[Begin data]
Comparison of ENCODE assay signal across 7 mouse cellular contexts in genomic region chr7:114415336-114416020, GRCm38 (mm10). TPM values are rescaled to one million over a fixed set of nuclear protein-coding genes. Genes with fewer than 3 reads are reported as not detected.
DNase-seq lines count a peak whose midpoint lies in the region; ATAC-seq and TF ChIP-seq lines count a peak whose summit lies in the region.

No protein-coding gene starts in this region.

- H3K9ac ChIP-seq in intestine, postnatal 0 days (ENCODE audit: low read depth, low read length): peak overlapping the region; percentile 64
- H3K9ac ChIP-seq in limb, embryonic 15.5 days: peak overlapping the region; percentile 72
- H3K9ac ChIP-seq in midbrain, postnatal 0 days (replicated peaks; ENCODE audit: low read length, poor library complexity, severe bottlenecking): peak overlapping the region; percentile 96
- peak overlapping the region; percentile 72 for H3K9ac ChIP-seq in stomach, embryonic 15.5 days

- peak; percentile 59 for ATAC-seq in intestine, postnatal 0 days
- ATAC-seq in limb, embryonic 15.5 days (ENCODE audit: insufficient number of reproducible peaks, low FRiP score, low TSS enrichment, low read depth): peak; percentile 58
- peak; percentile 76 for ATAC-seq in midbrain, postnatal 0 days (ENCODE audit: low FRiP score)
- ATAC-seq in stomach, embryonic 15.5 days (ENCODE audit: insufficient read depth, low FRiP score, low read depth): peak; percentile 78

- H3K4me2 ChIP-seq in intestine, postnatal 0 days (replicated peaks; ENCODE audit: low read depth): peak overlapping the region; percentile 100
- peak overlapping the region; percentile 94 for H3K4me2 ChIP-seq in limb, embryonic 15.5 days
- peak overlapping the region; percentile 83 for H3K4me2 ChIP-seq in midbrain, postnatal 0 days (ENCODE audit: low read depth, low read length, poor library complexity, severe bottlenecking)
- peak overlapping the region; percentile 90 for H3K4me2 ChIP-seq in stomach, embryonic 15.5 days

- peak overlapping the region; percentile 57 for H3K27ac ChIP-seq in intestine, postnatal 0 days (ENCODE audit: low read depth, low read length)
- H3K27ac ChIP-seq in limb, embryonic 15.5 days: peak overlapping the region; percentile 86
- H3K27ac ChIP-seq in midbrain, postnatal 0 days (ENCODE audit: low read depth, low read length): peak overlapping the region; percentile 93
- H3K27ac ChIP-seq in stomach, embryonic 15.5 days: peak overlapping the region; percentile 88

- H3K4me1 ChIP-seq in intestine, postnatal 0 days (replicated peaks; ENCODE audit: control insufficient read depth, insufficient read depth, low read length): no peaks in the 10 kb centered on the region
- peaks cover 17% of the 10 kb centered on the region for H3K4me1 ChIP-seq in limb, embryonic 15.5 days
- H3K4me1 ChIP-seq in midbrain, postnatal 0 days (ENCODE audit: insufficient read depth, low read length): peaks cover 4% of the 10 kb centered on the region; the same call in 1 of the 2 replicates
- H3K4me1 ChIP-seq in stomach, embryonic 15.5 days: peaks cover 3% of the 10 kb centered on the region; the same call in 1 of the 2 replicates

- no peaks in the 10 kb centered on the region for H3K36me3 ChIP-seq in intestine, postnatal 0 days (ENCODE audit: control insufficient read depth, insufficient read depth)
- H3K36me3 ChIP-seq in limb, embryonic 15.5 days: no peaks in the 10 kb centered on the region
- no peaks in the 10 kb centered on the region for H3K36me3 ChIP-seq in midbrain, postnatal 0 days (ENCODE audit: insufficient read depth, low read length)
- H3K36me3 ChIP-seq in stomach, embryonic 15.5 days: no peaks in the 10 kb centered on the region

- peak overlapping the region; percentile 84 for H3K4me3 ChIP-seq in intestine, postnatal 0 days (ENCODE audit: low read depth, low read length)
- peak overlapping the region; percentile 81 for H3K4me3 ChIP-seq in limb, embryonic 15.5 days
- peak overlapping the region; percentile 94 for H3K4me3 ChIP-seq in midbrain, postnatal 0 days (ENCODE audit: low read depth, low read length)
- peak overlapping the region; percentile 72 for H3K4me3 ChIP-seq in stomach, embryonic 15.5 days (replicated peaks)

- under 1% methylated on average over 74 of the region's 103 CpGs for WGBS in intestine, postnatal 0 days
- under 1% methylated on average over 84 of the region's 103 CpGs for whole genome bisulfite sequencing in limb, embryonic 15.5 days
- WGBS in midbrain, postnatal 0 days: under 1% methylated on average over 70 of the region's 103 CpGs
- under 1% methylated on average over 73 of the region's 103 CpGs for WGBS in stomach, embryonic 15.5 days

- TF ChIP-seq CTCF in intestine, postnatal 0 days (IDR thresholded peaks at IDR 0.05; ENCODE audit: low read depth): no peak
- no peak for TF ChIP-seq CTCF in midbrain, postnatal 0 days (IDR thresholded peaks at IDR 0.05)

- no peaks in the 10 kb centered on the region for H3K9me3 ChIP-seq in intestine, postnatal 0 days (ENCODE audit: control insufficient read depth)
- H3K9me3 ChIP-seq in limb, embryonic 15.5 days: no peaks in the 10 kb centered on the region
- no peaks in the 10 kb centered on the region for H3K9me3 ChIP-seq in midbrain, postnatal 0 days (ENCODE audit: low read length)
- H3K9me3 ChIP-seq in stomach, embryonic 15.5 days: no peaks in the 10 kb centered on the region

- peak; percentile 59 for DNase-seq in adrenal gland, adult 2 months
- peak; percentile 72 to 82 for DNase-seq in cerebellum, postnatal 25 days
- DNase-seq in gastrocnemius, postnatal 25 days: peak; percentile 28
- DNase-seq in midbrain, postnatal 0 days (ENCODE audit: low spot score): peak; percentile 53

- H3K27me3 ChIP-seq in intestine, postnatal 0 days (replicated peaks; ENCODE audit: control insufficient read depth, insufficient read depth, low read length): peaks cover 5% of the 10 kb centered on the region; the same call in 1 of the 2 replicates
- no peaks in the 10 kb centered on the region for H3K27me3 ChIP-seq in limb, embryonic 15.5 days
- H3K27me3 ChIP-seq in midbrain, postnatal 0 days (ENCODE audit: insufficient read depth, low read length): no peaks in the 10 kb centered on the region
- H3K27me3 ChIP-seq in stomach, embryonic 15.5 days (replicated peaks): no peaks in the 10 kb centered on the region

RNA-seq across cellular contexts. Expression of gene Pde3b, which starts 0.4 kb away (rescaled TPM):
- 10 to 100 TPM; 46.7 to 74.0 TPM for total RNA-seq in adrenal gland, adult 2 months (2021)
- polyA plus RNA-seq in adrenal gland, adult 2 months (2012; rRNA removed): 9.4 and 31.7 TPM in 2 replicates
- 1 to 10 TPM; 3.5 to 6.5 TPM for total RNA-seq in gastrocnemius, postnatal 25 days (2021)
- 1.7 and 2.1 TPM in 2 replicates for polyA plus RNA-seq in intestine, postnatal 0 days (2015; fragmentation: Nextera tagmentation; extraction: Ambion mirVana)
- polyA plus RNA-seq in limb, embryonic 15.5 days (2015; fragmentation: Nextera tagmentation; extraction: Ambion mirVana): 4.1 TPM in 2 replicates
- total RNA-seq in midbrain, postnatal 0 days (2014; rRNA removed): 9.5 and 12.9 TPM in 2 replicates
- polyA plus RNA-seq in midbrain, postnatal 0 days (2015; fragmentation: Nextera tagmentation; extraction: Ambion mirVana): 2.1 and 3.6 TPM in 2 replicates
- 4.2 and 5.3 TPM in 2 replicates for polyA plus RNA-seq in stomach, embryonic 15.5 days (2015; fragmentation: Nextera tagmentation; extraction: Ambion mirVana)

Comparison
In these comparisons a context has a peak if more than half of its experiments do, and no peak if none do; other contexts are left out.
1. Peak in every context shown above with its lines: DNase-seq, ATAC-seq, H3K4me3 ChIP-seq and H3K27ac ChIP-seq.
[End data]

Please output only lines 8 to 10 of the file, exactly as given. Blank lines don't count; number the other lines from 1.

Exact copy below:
- peak; percentile 59 for ATAC-seq in intestine, postnatal 0 days
- ATAC-seq in limb, embryonic 15.5 days (ENCODE audit: insufficient number of reproducible peaks, low FRiP score, low TSS enrichment, low read depth): peak; percentile 58
- peak; percentile 76 for ATAC-seq in midbrain, postnatal 0 days (ENCODE audit: low FRiP score)